Nonetheless, large-scale changes in the sourcing of supply—particularly as it relates to duties and tariffs on some imported wood flooring products—have forced several suppliers to adjust accordingly. “We’ve always imported flooring from two of our company-owned factories as well as several contract production facilities,” Schollmeyer said. “With respect to the anti-dumping/countervailing duties, we never focused on the low-priced, commodity end of the market, so in most cases we were able to absorb the duty costs. But due to the uncertainty of the annual duty rates as well as the retroactive assessment of duties, it makes it difficult to sustain a long-term business plan. With that in mind, we’re gradually transitioning production to our newly built factory in a different country. Aside from cost savings with respect to known duty rates, we were able to upgrade production equipment, processes and technologies to help us produce a higher-quality, more attractive product. So in the end, it’s all good for us.”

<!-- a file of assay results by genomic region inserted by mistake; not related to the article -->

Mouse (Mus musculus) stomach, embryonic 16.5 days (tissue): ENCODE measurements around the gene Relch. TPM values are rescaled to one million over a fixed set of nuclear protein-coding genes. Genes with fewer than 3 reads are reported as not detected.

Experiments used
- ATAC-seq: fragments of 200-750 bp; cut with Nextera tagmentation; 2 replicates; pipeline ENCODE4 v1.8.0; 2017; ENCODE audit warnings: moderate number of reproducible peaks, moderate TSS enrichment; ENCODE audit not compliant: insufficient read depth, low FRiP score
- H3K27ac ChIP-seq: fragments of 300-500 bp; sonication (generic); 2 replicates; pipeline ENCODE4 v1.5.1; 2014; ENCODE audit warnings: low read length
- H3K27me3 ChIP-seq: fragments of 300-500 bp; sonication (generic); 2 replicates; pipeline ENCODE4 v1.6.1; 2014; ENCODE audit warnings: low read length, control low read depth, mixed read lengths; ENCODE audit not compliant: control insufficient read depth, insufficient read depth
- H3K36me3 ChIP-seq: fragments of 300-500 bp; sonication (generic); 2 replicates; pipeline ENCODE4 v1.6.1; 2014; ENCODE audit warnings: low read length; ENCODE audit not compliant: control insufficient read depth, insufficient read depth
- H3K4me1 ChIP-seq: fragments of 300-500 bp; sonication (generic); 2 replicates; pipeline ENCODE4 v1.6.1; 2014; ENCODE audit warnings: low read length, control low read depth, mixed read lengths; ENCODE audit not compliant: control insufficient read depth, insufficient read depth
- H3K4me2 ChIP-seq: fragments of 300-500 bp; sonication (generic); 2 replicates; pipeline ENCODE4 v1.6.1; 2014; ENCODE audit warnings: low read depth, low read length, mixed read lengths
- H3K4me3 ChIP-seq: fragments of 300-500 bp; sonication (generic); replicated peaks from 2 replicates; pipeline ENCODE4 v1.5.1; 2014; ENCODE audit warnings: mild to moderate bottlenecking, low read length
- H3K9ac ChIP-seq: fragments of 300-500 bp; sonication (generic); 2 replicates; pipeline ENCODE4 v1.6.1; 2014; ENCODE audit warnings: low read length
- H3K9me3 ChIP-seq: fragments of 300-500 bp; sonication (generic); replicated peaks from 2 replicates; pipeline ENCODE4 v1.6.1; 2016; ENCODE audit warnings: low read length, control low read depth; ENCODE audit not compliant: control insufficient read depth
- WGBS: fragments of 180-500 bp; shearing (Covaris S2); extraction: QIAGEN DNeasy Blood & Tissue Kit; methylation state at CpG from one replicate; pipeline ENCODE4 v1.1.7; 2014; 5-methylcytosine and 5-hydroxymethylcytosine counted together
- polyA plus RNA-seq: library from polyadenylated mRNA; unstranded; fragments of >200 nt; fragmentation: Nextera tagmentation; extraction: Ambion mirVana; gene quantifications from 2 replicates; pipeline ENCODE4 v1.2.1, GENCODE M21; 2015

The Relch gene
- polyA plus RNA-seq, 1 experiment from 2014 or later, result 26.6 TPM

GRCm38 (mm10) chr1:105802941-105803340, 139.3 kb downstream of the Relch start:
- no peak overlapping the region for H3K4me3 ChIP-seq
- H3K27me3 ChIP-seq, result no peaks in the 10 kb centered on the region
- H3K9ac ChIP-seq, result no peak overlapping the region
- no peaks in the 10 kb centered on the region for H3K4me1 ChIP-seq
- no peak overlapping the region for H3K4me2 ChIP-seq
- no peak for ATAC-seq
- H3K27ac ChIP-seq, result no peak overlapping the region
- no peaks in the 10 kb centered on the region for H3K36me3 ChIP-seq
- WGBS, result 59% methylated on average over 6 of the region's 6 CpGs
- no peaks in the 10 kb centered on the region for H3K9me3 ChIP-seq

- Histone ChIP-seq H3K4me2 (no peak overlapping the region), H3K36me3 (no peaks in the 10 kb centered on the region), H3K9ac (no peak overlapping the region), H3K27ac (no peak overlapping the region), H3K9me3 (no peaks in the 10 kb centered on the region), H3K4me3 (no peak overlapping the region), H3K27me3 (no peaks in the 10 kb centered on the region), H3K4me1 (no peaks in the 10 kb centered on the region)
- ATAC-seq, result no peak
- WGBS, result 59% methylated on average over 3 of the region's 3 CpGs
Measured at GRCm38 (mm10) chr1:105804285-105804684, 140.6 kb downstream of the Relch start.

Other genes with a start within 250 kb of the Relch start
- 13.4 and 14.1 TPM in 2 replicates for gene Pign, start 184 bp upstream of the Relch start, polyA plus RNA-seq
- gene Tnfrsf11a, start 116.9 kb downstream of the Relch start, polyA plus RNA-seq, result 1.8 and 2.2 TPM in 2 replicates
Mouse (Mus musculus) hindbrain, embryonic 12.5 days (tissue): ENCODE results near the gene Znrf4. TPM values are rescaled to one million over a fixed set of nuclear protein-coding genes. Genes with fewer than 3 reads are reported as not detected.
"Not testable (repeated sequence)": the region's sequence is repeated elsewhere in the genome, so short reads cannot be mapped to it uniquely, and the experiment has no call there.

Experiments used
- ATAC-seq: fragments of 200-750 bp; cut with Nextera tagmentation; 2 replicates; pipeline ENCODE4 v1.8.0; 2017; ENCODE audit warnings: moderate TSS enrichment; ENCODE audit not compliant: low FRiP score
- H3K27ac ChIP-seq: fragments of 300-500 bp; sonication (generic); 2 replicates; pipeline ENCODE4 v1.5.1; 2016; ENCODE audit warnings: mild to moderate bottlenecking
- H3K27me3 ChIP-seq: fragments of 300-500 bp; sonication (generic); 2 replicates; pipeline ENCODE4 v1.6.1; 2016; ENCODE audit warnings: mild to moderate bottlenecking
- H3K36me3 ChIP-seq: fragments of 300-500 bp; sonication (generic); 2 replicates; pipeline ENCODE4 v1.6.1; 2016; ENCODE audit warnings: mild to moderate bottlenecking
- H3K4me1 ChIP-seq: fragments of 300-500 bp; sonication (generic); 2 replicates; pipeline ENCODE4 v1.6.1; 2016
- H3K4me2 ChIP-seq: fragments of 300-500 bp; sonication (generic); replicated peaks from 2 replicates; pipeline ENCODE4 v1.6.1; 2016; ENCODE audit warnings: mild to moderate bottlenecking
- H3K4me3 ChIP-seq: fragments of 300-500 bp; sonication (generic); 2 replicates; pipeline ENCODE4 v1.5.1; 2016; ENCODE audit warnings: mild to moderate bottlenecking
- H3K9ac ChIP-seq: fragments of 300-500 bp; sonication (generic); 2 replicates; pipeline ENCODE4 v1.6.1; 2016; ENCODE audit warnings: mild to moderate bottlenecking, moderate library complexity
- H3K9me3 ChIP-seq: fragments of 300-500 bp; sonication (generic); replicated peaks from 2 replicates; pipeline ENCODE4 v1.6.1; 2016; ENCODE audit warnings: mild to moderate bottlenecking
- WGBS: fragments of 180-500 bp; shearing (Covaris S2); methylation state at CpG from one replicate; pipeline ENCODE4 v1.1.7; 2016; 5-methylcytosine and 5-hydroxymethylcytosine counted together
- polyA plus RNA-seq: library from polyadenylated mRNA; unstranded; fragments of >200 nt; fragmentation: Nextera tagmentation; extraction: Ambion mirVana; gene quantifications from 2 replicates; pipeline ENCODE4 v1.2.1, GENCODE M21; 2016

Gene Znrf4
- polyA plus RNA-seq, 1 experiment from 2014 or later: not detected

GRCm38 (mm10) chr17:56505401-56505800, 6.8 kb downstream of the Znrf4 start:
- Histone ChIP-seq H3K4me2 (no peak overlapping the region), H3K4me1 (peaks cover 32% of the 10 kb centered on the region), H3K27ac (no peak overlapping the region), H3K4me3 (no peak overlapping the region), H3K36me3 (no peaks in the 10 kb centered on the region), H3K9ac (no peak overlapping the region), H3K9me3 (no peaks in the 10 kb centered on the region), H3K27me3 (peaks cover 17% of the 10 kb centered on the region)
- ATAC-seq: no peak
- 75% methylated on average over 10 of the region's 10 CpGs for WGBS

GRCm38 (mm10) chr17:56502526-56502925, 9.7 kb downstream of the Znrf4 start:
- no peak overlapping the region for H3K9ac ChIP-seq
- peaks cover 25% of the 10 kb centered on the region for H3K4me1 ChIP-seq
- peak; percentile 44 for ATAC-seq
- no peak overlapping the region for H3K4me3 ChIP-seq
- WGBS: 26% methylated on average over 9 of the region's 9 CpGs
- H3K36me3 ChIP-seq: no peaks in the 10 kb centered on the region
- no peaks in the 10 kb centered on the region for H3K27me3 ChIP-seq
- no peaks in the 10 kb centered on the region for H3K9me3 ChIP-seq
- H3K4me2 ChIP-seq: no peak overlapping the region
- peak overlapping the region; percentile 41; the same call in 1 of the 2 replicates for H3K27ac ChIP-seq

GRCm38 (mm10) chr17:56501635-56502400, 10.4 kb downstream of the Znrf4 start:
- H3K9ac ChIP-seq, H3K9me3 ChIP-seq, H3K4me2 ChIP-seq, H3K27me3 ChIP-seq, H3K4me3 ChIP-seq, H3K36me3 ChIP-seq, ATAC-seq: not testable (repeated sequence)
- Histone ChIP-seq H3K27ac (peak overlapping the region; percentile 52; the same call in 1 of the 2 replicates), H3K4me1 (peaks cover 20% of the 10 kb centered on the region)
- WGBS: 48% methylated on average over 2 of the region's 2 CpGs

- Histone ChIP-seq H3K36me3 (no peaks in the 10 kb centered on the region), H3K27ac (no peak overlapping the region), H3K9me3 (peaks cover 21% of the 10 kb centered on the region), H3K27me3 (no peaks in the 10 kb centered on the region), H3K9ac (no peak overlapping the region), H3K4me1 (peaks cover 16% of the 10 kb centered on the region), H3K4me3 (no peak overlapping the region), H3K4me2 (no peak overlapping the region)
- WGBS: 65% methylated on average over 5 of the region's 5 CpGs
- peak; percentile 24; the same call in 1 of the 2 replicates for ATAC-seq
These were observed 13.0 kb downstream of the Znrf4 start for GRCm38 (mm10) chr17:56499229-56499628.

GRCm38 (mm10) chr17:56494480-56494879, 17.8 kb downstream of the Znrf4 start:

Other manufacturers that import from China also stand firmly behind their products. Case in point is Eternity Flooring, which has been importing from that region of the world without incident. “We deal with a top-of- the-line factory in China,” said Doron Gal, owner and CEO. “We haven’t had any problems so far.” What’s even more telling, he notes, is his dealer partners say Eternity Flooring consistently maintains high quality levels and near-zero claims despite relatively low pricing on its various products.